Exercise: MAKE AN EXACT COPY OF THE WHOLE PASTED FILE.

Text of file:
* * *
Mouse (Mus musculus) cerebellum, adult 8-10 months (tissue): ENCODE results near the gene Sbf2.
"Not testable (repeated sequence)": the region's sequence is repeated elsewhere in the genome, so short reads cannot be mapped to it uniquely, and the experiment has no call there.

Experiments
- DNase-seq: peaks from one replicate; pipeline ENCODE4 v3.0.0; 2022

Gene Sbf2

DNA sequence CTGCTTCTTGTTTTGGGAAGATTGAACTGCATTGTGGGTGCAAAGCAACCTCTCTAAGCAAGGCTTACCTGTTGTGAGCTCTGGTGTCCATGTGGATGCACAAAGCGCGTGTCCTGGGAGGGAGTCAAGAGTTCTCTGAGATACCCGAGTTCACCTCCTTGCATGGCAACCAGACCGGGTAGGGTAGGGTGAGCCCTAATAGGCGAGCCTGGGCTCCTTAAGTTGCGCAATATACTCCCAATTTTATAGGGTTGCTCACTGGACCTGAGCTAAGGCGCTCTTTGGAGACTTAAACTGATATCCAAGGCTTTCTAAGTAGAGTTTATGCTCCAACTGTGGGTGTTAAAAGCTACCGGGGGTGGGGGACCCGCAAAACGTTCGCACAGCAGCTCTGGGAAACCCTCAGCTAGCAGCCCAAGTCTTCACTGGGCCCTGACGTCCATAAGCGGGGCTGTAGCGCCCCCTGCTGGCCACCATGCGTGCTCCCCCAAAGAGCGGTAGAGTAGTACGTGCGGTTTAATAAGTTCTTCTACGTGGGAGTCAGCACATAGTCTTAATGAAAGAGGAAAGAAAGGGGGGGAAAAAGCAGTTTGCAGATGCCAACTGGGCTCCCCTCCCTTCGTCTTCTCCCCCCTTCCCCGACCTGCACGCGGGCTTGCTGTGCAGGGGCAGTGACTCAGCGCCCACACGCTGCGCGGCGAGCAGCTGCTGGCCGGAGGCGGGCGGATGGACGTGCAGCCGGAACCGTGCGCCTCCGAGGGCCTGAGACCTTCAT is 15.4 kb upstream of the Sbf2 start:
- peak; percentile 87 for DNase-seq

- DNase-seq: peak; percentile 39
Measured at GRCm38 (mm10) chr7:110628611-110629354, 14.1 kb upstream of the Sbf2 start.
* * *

Mouse (Mus musculus) cerebellum, adult 8-10 months (tissue): ENCODE results near the gene Sbf2.
"Not testable (repeated sequence)": the region's sequence is repeated elsewhere in the genome, so short reads cannot be mapped to it uniquely, and the experiment has no call there.

Experiments
- DNase-seq: peaks from one replicate; pipeline ENCODE4 v3.0.0; 2022

Gene Sbf2

DNA sequence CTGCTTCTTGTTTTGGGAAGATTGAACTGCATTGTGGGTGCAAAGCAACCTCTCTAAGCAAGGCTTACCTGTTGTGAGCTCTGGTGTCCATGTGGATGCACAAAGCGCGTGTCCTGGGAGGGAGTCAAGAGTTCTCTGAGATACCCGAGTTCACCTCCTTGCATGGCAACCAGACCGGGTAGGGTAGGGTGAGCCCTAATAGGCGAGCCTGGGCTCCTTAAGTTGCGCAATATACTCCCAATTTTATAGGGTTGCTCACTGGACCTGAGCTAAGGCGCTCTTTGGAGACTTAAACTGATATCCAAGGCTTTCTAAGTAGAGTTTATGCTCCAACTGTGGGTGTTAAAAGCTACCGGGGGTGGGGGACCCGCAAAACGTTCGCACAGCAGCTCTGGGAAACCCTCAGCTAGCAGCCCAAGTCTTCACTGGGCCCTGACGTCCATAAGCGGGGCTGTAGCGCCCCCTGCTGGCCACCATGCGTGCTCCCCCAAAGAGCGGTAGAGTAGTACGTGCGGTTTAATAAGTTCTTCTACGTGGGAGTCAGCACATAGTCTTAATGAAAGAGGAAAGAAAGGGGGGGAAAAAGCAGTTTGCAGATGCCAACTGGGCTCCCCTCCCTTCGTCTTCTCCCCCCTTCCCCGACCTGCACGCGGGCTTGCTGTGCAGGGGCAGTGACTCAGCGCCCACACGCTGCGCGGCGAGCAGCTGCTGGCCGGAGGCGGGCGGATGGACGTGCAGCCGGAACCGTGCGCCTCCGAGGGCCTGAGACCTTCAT is 15.4 kb upstream of the Sbf2 start:
- peak; percentile 87 for DNase-seq

- DNase-seq: peak; percentile 39
Measured at GRCm38 (mm10) chr7:110628611-110629354, 14.1 kb upstream of the Sbf2 start.